Does anything on the menu look good to you?
I was leaning towards the ribs and a beer. What are you thinking?
I’m not sure. Maybe carne asada tacos? And I want a spicy Bloody Mary for certain.
No kidding. This house hunting is not for sissies. Three different neighborhoods and three totally different properties wore me out.
I’m glad we had the GPS. That made it a lot easier.
None of them felt right to me. The new one on Calle Bonita was pretty nice, lots of light, but those diamond-finish walls? How are you going to hang any art?
Well, you can get those display systems with Plexiglas rods that attach to the ceiling, like they have in the galleries up on Canyon Road. That would fit right in with the chrome hardware and concrete floors. No, the whole idea of hospital finishes is too cold for me.
The big problem was the neighborhood. I like that part of town for all the trees and walking distance to the grocery store, but I counted ten lots in the subdivision and only five houses are built, so you know we would be living with construction for a while.
Still that one was the best of the three. The place on Garcia was tiny. It would have been fine for me in my twenties, but the idea of a communal washer-dryer out by the carport has no appeal. Did you hear the other couple ask the agent how you deal with that in the wintertime? I loved her answer:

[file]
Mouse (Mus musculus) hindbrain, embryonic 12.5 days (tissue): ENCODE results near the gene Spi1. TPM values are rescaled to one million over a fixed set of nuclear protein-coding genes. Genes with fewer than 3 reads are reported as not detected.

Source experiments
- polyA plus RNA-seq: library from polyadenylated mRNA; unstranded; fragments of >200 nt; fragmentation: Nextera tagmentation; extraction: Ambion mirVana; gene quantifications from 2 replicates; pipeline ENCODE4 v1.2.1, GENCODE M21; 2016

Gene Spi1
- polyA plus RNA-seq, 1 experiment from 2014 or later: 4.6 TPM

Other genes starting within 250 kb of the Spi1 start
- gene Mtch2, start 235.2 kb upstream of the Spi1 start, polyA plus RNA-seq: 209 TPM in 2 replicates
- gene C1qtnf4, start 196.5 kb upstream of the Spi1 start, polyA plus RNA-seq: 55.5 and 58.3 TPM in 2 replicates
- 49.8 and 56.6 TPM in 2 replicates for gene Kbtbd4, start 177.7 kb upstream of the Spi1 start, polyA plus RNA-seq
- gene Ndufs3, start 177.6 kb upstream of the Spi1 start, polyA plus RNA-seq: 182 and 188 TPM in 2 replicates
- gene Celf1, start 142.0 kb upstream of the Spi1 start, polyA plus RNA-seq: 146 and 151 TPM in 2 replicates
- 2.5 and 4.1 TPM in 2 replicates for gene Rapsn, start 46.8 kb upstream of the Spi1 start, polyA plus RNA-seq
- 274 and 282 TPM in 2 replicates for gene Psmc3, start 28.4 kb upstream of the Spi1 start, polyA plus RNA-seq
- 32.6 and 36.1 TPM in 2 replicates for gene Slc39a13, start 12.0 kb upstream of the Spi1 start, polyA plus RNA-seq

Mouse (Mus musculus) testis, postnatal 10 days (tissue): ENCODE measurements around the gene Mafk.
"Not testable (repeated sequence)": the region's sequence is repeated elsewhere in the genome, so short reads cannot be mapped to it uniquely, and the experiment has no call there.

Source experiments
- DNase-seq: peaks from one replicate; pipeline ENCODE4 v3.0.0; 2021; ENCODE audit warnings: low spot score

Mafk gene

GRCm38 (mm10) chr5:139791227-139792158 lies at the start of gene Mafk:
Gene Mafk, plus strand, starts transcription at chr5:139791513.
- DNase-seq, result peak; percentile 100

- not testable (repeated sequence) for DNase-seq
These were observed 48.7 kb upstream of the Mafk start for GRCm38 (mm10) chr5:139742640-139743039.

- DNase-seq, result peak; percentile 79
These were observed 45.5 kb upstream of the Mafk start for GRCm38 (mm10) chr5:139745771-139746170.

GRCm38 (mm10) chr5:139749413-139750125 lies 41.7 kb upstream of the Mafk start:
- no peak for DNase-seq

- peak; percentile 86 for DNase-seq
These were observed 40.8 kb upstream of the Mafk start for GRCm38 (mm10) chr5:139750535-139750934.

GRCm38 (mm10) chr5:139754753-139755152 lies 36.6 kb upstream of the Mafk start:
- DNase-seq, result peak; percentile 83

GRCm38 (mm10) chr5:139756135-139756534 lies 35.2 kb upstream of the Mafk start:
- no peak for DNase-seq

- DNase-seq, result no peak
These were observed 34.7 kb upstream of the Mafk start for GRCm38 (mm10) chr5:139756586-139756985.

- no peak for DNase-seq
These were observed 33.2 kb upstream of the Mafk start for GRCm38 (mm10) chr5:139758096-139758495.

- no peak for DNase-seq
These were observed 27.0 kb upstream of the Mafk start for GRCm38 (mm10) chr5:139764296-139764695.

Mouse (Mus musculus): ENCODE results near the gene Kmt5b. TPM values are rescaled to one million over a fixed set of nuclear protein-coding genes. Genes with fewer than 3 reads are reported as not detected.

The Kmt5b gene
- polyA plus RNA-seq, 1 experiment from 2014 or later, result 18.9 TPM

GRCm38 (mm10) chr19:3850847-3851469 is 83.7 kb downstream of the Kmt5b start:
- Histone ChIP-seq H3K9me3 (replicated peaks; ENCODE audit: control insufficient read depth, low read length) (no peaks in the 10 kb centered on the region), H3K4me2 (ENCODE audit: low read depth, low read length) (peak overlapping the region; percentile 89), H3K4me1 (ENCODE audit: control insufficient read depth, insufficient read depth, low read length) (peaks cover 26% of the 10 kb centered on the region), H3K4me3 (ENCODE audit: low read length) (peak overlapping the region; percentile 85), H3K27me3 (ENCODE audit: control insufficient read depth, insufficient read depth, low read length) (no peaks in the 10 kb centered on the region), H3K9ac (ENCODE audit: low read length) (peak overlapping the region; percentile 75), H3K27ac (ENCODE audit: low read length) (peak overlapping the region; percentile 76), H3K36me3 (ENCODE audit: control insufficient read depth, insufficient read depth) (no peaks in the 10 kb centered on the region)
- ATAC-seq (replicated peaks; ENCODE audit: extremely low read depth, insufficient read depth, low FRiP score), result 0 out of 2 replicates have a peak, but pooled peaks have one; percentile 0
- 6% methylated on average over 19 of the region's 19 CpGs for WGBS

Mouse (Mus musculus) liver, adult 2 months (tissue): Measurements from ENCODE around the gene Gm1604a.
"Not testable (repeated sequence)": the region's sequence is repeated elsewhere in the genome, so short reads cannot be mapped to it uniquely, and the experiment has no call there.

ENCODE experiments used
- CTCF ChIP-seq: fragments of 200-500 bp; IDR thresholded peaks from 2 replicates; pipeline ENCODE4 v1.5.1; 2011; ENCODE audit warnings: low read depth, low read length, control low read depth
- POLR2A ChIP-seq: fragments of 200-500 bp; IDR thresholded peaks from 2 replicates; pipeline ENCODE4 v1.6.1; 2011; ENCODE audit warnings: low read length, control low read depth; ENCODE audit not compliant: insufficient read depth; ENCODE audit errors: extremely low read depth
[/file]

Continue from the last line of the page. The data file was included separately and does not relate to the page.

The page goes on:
Oh we have sunshine three hundred days a year.
That’s what they mean when they say ‘The City Different.’
What did you think of the place on Don Cubero?
Yeah, I told you when we looked at the pictures that one was a long shot. If the realtor doesn’t show any pictures of the interior, it’s for a reason. That house was a disaster, built in 1925, added on to more than once, and the floor plan was inscrutable. I guess a hundred thousand dollar make-over would help. It was charming, but not livable.
The garden was beautiful.
Trust me, you are looking at a maintenance nightmare. The dog would go crazy eating all those leaves.
So what do we do?
Let’s go home and take another look at where we are. It’s not Santa Fe, but I wouldn’t mind at all if we decided we didn’t have to move.
Harpeth Rivers is a New Mexico transplant from all over who has in the last year written songs about isosceles triangles, played bass guitar in a band, and declared himself “Retro-eclectic.” His novel-in-progress is entitled Last Year.